When I was 18, our house burned down. It was at a point in my life when I didn’t have much, but everything I owned, other than 2 laundry baskets of dirty clothes which had been in my car, disappeared on a beautiful summer day. The memories of that day have faded, like the photos in the albums which were pulled from the ashes, but the lesson that will always remain me with is the knowledge that stuff is just stuff. Replaceable, forgettable, unimportant.
My brother was home sleeping when the fire started, but thankfully escaped without injury. I’ve always felt that he lost more than I did in the flames – he had an impressive collection of pewter figurines he had painstakingly painted which were turned into a puddle of metal from the heat that day. He had albums and books and other collections that were important to him. I had clothes, lots of clothes, outfits that I continued to miss for months, if not years. I can’t tell you how many times I was drawn up short as I planned my evening’s outfit only to remember that I no longer had that dress or skirt. I got used to it. I moved on with the sense that none of it mattered all that much, and the knowledge that what I truly considered necessary in my life had been forever redefined.
This morning, I awoke to the sound of engines running. I live on a small, narrow street and the noises weren’t going away. Reluctantly, I got out of bed and looked out my window to see a street filled with emergency vehicles, yet still surprisingly quiet beyond the hum of the diesel motors. I assumed it was a medical call until I picked my head up and looked directly across the street – to the house I will always call “George’s house,” and saw the flames licking the dark sky.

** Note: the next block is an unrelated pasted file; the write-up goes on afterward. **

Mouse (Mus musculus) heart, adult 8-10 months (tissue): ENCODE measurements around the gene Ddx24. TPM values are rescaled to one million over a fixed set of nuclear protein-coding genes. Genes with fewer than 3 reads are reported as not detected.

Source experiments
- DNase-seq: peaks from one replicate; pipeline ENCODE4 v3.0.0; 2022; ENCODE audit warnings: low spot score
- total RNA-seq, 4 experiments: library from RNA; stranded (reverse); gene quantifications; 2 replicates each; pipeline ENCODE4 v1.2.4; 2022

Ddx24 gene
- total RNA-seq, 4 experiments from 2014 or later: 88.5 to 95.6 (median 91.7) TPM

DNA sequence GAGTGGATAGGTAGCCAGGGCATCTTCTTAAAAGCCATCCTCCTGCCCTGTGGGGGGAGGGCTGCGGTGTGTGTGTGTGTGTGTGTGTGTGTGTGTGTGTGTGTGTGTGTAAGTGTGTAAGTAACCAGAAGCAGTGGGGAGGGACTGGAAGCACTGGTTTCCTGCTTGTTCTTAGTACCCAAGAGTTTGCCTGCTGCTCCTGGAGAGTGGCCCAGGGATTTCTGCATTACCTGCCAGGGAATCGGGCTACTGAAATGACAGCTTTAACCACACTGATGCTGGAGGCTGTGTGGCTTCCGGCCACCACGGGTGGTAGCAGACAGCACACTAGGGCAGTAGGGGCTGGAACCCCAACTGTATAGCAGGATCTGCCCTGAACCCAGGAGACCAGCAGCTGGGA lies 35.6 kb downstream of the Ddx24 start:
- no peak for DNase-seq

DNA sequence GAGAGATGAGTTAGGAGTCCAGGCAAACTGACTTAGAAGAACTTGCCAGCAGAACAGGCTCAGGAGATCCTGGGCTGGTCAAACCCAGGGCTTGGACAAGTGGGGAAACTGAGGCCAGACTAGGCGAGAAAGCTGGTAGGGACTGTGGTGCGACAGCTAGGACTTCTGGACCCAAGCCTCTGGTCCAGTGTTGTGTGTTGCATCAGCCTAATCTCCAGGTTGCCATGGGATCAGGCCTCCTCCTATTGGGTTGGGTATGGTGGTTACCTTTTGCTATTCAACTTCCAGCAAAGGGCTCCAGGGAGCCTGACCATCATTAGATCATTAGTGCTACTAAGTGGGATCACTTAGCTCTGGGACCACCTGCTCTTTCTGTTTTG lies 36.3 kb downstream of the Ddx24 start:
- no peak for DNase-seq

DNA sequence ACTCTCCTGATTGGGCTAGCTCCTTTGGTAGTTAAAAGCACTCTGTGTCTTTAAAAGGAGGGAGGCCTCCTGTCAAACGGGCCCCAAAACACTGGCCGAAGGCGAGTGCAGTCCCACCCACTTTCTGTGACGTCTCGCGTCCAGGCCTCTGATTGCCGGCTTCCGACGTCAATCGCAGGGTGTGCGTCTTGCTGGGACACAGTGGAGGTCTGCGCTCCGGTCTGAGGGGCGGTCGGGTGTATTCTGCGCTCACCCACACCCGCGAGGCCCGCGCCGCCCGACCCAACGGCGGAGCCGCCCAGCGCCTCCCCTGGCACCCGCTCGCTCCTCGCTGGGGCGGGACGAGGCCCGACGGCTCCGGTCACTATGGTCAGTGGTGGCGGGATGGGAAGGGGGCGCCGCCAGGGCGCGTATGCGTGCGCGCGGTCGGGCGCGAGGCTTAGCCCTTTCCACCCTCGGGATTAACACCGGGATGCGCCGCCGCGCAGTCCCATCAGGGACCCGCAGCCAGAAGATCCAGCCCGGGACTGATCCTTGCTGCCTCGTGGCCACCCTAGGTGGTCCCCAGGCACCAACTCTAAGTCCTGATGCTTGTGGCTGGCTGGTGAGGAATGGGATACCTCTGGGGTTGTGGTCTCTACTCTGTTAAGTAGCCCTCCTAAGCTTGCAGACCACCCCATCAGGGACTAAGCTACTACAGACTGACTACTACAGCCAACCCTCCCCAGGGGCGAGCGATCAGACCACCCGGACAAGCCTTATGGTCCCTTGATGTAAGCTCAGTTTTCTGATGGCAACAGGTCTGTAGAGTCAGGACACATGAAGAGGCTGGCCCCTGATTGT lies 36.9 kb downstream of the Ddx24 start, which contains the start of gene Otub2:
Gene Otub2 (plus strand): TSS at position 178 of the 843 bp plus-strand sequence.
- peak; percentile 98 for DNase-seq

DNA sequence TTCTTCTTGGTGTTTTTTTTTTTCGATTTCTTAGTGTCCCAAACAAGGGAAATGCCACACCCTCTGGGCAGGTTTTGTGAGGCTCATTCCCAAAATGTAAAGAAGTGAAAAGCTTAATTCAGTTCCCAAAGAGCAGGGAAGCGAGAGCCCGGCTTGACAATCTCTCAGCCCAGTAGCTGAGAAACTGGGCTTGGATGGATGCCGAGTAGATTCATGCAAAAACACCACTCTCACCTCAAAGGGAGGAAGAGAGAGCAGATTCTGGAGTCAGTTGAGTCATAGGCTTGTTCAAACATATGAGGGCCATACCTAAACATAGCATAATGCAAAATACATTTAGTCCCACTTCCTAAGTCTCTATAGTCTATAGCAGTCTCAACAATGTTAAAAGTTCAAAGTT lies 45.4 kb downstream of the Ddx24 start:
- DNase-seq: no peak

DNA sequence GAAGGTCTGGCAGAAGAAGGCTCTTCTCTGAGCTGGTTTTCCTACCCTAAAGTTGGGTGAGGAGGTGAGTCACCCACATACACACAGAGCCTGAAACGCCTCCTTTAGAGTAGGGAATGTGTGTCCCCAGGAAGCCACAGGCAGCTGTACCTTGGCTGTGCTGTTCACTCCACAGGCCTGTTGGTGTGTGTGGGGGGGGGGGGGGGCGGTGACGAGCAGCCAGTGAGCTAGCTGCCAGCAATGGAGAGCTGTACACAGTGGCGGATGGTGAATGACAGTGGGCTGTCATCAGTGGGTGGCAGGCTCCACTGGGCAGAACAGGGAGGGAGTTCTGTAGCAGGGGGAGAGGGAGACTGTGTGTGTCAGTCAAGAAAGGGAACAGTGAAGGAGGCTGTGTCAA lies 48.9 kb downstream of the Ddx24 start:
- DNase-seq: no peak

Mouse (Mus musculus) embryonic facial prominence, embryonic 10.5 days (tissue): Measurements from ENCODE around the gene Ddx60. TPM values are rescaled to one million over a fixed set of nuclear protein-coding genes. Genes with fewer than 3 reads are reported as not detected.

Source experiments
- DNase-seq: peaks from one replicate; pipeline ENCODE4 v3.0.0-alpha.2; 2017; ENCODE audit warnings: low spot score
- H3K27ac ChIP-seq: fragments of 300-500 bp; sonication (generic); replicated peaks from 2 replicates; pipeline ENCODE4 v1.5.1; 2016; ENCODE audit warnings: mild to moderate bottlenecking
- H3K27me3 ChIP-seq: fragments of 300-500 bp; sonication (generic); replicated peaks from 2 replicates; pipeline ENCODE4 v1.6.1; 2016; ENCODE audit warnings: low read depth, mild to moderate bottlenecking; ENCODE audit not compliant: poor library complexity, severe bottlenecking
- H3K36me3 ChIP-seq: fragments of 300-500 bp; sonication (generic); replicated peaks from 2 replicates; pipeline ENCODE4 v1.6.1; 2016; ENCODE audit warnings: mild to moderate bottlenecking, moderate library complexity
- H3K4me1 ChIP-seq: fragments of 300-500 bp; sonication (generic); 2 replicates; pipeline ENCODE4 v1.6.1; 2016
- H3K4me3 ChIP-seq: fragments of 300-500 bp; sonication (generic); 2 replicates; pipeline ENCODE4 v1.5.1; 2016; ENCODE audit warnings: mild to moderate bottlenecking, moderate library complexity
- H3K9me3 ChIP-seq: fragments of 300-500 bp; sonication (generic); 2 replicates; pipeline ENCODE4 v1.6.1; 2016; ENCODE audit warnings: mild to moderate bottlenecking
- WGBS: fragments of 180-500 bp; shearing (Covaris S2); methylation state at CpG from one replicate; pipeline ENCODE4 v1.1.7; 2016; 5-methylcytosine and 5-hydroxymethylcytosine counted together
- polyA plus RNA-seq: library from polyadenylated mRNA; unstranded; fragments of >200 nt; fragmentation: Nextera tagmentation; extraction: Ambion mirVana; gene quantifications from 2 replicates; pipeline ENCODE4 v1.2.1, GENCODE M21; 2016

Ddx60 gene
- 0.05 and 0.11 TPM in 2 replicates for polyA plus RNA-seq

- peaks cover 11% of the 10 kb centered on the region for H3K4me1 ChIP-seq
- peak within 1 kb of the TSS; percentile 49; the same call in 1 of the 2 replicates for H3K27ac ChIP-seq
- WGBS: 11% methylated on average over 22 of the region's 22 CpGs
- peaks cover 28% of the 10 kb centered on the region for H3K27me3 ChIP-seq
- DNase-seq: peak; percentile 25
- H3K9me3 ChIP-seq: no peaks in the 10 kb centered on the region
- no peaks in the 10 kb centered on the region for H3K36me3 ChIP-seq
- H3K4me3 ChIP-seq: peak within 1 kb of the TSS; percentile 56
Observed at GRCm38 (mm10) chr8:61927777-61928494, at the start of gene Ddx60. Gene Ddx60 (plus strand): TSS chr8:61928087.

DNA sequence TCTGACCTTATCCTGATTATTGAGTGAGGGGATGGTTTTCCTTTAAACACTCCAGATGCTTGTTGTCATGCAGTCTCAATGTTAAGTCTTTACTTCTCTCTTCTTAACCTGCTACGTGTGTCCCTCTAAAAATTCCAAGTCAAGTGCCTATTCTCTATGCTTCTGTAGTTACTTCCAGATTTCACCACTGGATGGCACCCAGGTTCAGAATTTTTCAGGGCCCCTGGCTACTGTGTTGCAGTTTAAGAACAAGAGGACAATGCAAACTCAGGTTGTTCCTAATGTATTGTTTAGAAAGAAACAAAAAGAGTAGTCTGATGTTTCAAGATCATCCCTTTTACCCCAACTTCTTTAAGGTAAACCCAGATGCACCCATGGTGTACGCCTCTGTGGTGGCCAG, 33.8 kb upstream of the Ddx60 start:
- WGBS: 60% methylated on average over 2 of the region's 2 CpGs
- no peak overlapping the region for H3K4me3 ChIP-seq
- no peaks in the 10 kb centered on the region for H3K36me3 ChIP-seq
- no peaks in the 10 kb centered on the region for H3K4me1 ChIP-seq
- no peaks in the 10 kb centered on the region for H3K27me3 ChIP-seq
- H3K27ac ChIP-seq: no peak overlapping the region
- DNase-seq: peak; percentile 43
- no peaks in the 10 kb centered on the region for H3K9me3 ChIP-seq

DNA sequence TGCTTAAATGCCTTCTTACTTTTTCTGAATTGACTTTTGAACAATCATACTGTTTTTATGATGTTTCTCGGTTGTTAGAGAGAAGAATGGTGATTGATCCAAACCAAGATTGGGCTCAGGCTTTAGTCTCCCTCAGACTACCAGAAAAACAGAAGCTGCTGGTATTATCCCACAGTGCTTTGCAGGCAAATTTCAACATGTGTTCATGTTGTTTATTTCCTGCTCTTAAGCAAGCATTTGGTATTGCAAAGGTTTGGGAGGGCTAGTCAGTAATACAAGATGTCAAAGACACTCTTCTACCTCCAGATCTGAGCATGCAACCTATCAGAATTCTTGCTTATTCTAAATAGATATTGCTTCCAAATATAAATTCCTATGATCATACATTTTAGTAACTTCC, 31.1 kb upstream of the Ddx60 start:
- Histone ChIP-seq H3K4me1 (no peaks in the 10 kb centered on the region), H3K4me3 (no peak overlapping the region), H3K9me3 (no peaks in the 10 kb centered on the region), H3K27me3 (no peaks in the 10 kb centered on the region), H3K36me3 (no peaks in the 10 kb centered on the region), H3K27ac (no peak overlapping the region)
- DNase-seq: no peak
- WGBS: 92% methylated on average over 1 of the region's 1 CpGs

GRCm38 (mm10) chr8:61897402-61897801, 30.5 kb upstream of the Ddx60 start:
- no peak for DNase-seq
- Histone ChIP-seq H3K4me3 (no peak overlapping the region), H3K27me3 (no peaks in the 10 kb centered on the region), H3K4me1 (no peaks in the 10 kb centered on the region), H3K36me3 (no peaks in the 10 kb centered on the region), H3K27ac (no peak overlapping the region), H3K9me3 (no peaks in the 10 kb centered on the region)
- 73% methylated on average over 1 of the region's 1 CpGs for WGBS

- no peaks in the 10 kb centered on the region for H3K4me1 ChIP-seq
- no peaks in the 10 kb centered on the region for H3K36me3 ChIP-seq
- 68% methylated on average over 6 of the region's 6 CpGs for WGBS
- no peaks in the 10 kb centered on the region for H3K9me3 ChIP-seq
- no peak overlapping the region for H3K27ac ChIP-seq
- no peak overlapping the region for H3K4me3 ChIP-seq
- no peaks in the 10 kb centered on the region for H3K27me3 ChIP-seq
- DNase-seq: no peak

After putting on a robe, I went downstairs and outside where the temperature didn’t even register as cold, much less frigid. I think I became aware of the extreme cold and the fact that I was crying, simultaneously. Nearly three decades had disappeared in an instant – at a speed that surely rivaled the rate of that fire’s rampage through the second story of 12 Arcadia Avenue. As the owners of the immediate neighboring houses were evacuated, we made contact with each other. I invited them inside, offered coffee and a bathroom, a refuge with a bird’s-eye view of the devastating flames. Texts were sent between other neighbors. We connected and consoled each other with the fact that other than two dogs, the house was vacant at the time of the fire.
The firefighters were impressive – focused, thorough, professional and, despite the limitations placed upon them on such a narrow street, they battled the fire and contained it in a remarkably short period of time. The sun rose and it was over. But was it? More vehicles arrived, vans emblazoned with K-9 Ashes on their side. Police and more fire officials and some media. Word started to spread – the loss of life wasn’t limited to canines, horribly a young woman’s life had been extinguished by the smoke and the flames. Irreplaceable, unforgettable, important to those who knew and loved her, and always to be remembered, may she rest in peace.